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Scientific/Medical Question 17
Outline the different organ donation policies
The two principal organ donation policies worldwide are opt-in (where the default is that one’s organs will not be donated, and one must elect to donate them) and opt-out (where the default is that one’s organs will be donated, and one must choose not to donate them). Opt-out policies are also often referred to by the term presumed consent; opt-in by the term expressed consent.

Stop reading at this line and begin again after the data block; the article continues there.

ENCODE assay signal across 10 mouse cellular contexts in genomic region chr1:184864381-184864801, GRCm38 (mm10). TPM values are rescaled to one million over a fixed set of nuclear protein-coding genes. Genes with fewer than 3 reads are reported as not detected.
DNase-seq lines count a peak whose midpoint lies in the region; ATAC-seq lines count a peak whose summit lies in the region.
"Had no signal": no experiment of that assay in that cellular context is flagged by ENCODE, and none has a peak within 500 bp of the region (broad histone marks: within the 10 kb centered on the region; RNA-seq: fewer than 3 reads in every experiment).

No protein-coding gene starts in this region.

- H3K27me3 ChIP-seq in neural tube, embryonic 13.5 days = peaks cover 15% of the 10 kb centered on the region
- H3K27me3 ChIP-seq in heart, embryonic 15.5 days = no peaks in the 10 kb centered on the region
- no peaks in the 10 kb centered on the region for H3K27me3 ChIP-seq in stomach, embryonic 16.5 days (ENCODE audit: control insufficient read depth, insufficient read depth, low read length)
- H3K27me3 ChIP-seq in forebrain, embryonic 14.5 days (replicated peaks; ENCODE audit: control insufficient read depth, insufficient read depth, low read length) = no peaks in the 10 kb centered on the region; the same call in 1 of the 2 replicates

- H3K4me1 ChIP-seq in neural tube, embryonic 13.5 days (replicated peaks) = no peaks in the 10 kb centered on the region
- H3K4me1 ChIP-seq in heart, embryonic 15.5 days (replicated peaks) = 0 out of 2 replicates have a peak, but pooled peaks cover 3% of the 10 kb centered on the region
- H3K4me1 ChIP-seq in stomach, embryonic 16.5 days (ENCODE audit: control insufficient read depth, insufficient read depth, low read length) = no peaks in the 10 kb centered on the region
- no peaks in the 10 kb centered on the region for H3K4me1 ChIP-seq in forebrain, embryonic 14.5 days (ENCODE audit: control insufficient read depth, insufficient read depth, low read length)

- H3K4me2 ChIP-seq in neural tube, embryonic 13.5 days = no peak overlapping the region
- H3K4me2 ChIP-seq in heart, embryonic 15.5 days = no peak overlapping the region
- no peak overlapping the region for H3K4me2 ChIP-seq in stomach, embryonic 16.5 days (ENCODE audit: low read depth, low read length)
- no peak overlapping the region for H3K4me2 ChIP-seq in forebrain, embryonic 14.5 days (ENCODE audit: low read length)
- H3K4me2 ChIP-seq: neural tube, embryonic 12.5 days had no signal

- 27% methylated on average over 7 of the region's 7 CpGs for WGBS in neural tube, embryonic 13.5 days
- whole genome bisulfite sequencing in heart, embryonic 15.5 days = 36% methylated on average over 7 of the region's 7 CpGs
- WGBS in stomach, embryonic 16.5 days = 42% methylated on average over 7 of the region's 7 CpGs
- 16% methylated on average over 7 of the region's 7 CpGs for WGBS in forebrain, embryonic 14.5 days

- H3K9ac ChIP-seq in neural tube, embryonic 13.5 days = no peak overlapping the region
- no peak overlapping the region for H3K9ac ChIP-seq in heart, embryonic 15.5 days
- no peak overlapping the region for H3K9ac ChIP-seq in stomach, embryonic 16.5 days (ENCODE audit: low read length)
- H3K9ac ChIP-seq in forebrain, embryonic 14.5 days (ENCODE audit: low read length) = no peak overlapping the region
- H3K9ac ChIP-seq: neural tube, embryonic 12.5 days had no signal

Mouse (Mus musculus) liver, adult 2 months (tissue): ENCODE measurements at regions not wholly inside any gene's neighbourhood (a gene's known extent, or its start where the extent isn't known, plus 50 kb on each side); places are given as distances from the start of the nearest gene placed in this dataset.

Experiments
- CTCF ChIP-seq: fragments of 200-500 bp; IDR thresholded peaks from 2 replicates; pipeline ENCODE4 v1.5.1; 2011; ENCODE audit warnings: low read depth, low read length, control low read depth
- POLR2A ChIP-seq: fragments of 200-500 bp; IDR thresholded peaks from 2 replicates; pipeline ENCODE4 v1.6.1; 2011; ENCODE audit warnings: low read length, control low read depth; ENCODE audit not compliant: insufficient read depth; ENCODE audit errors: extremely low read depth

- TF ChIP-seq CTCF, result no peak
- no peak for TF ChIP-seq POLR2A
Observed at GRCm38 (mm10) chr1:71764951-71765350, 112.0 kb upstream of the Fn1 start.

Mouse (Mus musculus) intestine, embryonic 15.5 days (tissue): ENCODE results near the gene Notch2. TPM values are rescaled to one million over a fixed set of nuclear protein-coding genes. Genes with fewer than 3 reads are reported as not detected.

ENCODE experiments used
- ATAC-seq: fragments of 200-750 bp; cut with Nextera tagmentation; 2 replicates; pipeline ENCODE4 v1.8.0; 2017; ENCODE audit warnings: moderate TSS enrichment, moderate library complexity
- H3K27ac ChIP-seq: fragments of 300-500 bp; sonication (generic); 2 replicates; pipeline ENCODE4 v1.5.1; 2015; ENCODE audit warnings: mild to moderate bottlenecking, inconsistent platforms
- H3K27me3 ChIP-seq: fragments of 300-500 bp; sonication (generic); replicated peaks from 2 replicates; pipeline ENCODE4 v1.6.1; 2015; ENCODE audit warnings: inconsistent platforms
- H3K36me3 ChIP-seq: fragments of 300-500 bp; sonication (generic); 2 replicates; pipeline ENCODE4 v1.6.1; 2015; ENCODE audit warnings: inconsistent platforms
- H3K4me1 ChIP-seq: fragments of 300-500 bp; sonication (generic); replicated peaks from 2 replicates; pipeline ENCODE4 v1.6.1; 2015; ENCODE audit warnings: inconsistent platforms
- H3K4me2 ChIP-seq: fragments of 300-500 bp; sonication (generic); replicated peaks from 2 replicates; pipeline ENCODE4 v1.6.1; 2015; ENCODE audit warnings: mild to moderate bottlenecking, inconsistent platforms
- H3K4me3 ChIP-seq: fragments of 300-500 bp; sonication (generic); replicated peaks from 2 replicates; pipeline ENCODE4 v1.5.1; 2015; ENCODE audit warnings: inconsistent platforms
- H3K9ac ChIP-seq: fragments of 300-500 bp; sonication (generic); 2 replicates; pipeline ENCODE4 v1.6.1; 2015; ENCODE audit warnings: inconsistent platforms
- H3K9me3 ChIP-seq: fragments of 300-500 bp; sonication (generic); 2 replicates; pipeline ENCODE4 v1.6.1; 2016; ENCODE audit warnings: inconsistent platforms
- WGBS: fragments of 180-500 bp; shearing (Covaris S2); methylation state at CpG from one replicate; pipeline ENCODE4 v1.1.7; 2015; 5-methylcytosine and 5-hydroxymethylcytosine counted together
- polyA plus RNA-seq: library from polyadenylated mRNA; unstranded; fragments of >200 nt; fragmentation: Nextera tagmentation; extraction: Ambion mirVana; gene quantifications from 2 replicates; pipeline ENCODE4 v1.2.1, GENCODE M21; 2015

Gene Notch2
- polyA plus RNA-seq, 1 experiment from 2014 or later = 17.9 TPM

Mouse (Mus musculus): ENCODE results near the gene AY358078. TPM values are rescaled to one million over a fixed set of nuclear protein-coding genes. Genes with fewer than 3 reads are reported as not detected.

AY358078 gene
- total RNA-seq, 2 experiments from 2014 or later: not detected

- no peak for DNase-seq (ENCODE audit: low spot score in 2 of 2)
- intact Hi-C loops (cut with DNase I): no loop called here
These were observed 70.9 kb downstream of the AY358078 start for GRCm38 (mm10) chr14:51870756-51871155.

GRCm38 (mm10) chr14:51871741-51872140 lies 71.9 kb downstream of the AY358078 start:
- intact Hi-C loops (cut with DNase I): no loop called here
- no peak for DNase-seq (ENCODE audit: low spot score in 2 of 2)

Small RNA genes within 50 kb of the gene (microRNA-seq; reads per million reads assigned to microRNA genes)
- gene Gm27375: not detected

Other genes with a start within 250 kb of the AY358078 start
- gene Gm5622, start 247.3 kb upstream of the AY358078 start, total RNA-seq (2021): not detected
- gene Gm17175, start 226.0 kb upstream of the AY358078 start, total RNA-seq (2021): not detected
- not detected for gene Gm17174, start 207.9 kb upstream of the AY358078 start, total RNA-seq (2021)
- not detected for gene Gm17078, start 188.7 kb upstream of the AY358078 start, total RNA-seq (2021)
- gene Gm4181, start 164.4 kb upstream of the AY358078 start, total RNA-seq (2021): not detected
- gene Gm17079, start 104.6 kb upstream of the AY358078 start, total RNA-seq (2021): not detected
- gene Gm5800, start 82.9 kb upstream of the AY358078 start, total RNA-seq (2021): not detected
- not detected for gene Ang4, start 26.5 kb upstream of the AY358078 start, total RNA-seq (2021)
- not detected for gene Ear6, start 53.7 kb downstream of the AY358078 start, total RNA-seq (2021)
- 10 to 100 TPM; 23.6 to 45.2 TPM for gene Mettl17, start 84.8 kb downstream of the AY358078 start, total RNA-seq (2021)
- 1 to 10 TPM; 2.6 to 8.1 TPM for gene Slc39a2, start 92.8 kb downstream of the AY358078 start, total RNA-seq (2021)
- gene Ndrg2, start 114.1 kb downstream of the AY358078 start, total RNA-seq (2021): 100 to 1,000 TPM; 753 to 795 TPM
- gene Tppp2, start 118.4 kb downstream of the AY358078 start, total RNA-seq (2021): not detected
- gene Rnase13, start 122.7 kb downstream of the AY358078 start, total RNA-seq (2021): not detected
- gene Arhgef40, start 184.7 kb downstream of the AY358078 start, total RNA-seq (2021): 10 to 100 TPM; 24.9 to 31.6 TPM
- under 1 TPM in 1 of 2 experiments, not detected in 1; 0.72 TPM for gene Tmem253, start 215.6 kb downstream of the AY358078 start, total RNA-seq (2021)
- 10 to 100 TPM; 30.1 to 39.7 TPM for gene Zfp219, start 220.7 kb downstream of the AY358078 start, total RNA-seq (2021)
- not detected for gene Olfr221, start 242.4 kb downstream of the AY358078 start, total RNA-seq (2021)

In general, research indicates that opt-out legislation leads to higher organ donation rates, but certain countries that have swapped to this policy from opt-in haven’t seen benefits. Additionally, some countries that have remained opt-in have seen significant increases in donation rates through infrastructure changes to their organ procurement systems. Countries that are opt-in include the US and Brazil. Opt-out countries include the UK, Spain, Austria and Belgium. In the UK, opt-out is new; the changes in legislation were only passed in 2019. In Spain and the UK, families of the deceased potential organ donor are given the chance to refuse. However, in Austria and Singapore there is no such opportunity - if someone does not choose to opt out while alive, their relatives have no say in the matter after their death.